Figure 1. Common operating environment must support all the functions required by emergency responders


...and likewise all the parts of the system must be constructed with reference to all other parts, since in one sense, all the parts form one machine-Thomas Edison

As you sit comfortably in your home or office computing; texting; emailing; Tweeting; Skyping; blogging; and downloading books, music, online banking, and online educational courses, millions of servers/storage devices are processing and saving enormous amounts of information from health care to homeland security and all industries in between.

It’s now evident that intelligent computing has become the new electricity, which will take us from our industrialized days to the digital and intelligent computing future. Some have described this intelligent computing as “utility computing.” Computing has already transformed our society just as electricity changed an agrarian society to an industrial society. The evolution of the digital society has sped up our lives significantly; today, cascading events unfold so rapidly that we need to incorporate new decision-making tools that integrate information from many data source inputs based upon what we need to manage from a normal day to a critical event.

There must be a sense of urgency when collecting and disseminating information about a critical event as it unfolds, like police communications and security intelligence during the Times Square car-bombing attempt.

The advance of society has created events that were unheard of years ago. For example, chips are embedded in most devices manufactured today, which in some cases makes us vulnerable to cascading events because of our dependence on technology and the “just in time” environment we have created.

Nowadays, a critical event takes out virtually all digital systems being deployed for global security in both private and public sectors. We also are aware that it is imperative that the next generation of tools incorporates visualization, document sharing, information securing, and knowledge leveraging, all while facilitating education.

What I’m describing is a common operating environment (COE) for homeland security, emergency-preparedness, rapid-response, and mission-critical operations that addresses the variety and scale of emergency events that we face.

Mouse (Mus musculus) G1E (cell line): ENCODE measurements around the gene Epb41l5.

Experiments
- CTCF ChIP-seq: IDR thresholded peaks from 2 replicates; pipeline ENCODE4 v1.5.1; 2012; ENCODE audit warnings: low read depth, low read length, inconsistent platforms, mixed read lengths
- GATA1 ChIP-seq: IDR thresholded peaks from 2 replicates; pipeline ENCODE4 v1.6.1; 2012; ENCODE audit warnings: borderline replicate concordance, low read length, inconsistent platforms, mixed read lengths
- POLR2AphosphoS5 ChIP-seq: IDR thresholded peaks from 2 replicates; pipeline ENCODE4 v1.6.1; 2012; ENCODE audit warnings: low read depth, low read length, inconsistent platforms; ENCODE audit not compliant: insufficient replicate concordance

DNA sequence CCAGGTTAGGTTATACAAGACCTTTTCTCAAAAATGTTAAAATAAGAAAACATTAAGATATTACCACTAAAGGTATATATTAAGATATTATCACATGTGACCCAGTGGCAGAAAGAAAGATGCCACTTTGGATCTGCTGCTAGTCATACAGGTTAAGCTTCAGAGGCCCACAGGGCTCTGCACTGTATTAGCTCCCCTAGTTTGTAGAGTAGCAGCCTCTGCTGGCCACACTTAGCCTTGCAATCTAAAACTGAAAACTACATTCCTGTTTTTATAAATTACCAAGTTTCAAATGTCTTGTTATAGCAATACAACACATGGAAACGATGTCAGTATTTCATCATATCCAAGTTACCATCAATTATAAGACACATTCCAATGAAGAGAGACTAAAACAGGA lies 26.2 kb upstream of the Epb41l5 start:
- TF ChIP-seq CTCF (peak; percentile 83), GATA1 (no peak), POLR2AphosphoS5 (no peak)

How do we leverage and integrate existing legacy systems that use cameras, sensors, or other monitoring equipment intelligently to create a COE for an emergency? How do we make better use of existing knowledge that can accelerate the decision-making process so that first responders can have all the facts and information available?

Answering these questions will help us develop the next generation of tools needed to successfully protect, maintain, and sustain our critical infrastructure and key resources. An intelligent solution that leverages the common ubiquitous elements of digital communications, computer graphics, and ‘videos of everything,” will deliver an interactive virtual picture of what’s going on, augmenting reality with additional knowledge in a way that’s second nature to current and future generations.

Deploying an interactive COE that presents a visual landscape that makes collective sense out of all the information available in a typical command center significantly improves first responders’ ability to manage an incident efficiently, effectively, and quickly by sharing actionable information among local, state, and federal responders for enhanced situational awareness. Extending this capability beyond the command center through a mobile technology platform would provide local incident commands the ability to deploy COE for field use by the individual first responder, providing direct access to a common view of an unfolding emergency event. The goal here is to enhance the COE with elements such as communication path optimization, data fusion, and cyber layers.